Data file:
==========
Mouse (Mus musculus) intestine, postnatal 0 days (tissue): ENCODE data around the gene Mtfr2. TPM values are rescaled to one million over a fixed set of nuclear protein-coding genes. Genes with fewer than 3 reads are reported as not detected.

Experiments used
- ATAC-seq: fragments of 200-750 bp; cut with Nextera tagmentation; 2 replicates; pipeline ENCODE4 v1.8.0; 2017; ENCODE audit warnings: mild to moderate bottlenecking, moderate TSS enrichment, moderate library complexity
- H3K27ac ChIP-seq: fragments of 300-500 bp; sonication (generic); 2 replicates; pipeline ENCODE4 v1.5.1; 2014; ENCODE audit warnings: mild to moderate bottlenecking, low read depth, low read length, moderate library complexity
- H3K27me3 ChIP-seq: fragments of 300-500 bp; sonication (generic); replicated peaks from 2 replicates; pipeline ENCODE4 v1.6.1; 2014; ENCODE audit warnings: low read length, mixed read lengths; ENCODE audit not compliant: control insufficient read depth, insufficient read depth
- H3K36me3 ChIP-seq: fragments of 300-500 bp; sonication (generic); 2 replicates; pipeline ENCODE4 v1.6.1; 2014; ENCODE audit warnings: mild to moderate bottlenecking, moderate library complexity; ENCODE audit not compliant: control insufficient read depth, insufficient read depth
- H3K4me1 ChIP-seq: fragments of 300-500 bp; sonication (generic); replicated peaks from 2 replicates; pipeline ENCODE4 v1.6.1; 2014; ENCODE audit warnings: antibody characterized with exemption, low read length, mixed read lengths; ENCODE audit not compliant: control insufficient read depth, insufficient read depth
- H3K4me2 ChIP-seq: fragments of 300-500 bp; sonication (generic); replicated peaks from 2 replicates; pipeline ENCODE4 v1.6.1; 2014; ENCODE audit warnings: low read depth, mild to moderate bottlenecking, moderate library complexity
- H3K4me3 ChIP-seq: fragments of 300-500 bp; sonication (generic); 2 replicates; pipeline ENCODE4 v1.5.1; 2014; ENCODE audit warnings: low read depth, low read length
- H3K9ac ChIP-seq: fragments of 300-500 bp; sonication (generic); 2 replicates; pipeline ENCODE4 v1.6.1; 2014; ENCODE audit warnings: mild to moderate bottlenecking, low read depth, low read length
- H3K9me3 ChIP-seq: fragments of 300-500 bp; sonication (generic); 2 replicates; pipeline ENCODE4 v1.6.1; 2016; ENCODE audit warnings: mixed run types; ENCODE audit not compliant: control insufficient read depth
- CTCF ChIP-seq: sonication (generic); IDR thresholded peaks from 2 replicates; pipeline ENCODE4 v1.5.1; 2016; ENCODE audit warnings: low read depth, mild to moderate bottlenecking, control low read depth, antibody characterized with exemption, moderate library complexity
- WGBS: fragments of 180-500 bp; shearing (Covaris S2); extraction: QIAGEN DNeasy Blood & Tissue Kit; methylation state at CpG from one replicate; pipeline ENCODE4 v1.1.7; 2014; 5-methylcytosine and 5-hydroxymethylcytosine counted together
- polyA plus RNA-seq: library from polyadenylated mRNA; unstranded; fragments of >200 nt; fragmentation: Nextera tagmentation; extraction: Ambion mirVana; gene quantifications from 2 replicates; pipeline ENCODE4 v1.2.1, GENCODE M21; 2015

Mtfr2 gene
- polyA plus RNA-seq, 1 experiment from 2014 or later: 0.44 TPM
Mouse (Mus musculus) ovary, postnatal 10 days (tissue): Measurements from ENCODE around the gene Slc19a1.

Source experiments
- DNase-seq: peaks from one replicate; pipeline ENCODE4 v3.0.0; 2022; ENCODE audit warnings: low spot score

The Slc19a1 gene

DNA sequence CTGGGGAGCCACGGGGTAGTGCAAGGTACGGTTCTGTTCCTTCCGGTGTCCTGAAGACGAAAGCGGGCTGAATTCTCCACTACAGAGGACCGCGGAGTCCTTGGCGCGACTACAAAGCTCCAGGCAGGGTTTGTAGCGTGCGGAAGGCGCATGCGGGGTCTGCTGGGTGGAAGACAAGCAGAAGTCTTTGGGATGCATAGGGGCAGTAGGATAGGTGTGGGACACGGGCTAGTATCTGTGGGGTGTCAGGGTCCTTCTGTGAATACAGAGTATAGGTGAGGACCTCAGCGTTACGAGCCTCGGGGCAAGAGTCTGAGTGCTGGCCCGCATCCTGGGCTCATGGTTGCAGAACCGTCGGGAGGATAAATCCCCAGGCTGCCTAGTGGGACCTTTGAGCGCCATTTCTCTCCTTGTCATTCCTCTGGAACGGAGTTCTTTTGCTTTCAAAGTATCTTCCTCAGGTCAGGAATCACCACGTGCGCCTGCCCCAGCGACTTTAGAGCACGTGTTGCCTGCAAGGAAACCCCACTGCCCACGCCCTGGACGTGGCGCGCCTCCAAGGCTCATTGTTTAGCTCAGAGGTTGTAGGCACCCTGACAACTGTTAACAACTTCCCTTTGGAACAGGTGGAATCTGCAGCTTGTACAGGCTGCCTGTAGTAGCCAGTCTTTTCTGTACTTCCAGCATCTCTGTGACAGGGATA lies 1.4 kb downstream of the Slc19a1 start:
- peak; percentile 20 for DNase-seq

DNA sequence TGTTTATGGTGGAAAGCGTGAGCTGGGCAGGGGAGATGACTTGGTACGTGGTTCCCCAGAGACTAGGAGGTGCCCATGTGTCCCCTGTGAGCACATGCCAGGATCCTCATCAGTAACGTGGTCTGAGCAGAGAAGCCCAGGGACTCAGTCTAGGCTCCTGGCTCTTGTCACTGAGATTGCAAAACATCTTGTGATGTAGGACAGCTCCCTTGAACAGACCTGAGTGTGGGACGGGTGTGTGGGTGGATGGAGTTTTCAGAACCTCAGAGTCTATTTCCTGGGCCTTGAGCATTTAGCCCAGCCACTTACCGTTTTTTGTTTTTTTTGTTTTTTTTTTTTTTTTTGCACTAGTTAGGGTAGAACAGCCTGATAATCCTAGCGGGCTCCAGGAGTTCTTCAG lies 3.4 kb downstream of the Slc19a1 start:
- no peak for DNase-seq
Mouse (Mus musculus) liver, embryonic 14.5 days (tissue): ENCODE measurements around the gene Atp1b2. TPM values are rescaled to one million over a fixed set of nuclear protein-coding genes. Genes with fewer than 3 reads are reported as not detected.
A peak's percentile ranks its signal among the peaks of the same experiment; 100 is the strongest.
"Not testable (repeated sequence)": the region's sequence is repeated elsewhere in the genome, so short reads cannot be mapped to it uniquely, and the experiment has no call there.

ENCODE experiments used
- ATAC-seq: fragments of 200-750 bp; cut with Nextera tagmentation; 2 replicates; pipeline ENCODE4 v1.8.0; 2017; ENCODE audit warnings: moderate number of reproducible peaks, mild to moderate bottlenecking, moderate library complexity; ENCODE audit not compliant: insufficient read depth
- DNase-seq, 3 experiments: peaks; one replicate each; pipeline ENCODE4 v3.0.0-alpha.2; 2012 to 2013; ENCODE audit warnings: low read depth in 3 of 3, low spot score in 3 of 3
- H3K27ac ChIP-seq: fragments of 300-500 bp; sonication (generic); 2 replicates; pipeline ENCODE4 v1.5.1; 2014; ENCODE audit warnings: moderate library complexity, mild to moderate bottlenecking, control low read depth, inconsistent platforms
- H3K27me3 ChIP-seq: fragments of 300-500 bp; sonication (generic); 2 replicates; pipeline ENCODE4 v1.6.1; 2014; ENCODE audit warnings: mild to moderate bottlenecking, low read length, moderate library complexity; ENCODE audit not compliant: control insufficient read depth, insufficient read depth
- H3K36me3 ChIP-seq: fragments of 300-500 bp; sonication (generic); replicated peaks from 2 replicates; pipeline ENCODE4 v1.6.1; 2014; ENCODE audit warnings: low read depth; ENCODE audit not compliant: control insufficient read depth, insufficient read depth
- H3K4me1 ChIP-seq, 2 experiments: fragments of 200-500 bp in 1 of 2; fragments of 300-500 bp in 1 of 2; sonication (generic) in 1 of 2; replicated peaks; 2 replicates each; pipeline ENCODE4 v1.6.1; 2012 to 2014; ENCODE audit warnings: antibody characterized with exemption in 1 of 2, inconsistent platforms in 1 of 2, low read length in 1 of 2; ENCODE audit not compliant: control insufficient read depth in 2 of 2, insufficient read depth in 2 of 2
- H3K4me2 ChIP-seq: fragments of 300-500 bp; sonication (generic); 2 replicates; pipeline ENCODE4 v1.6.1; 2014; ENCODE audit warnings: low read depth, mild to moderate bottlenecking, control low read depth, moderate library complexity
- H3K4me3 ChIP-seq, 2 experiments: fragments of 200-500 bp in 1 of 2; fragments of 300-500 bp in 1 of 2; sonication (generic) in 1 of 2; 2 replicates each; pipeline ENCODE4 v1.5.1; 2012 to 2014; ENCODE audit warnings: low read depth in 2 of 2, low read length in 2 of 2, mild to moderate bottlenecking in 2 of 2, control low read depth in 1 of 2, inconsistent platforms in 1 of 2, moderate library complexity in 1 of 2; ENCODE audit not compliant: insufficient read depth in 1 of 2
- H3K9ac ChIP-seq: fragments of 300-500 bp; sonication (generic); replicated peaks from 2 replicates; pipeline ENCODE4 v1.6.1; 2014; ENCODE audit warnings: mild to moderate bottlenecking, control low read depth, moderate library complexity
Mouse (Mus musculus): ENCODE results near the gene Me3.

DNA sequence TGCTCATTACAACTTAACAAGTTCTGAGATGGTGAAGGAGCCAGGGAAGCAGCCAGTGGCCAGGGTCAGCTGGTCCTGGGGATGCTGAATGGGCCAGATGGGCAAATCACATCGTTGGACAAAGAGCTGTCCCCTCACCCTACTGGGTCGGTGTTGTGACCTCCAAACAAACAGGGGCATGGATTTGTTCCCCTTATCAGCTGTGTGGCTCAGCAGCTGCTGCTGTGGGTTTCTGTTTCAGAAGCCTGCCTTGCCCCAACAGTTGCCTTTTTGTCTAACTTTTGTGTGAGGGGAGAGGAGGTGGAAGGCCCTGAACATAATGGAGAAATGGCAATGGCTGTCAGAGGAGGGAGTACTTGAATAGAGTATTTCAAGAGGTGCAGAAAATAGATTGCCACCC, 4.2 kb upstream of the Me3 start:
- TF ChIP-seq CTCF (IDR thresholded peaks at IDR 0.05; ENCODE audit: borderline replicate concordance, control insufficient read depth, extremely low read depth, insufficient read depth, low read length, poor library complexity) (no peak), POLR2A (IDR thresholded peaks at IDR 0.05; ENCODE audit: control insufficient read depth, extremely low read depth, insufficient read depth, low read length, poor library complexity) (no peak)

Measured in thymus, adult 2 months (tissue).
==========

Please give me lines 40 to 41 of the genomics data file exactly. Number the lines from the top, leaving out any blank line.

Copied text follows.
- TF ChIP-seq CTCF (IDR thresholded peaks at IDR 0.05; ENCODE audit: borderline replicate concordance, control insufficient read depth, extremely low read depth, insufficient read depth, low read length, poor library complexity) (no peak), POLR2A (IDR thresholded peaks at IDR 0.05; ENCODE audit: control insufficient read depth, extremely low read depth, insufficient read depth, low read length, poor library complexity) (no peak)

Measured in thymus, adult 2 months (tissue).